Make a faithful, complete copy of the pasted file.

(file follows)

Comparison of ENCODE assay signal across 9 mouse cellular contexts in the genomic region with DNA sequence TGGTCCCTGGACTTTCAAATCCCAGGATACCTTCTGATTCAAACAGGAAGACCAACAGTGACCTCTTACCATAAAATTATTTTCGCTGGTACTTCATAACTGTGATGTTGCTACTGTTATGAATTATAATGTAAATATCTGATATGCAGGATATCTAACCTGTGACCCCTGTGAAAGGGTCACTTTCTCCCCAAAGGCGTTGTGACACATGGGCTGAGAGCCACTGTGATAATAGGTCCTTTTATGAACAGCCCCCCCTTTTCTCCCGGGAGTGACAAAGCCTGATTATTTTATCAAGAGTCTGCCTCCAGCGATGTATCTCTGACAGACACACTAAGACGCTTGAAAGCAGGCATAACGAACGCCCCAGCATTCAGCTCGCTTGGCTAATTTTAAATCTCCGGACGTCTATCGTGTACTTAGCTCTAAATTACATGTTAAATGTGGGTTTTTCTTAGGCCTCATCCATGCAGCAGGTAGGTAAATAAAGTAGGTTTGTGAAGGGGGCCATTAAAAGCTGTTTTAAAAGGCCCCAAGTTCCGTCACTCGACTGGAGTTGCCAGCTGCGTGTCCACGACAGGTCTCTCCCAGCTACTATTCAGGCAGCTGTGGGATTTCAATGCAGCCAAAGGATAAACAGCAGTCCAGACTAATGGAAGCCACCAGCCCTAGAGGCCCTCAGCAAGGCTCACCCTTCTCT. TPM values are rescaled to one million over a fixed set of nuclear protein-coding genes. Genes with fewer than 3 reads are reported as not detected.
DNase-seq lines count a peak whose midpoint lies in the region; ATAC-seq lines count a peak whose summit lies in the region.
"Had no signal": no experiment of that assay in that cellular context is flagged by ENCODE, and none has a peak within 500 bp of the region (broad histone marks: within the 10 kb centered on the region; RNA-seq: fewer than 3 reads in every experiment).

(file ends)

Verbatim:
Comparison of ENCODE assay signal across 9 mouse cellular contexts in the genomic region with DNA sequence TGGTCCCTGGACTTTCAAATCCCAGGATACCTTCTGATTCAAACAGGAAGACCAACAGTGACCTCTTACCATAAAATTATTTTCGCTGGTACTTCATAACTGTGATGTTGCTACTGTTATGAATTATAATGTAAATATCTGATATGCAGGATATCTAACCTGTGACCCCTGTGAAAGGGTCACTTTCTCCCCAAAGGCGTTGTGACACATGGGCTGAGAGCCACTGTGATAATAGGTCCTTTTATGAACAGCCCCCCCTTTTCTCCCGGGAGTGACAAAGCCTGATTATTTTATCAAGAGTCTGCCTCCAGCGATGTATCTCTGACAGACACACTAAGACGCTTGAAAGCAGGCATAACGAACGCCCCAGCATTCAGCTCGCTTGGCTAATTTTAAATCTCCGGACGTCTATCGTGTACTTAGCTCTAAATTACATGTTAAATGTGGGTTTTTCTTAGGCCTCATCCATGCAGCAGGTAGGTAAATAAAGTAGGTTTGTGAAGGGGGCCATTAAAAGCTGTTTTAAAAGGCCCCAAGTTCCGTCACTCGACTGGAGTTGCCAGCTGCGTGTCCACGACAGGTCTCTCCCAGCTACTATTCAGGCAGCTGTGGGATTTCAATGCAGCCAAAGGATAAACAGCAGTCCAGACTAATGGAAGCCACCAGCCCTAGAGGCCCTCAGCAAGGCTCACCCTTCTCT. TPM values are rescaled to one million over a fixed set of nuclear protein-coding genes. Genes with fewer than 3 reads are reported as not detected.
DNase-seq lines count a peak whose midpoint lies in the region; ATAC-seq lines count a peak whose summit lies in the region.
"Had no signal": no experiment of that assay in that cellular context is flagged by ENCODE, and none has a peak within 500 bp of the region (broad histone marks: within the 10 kb centered on the region; RNA-seq: fewer than 3 reads in every experiment).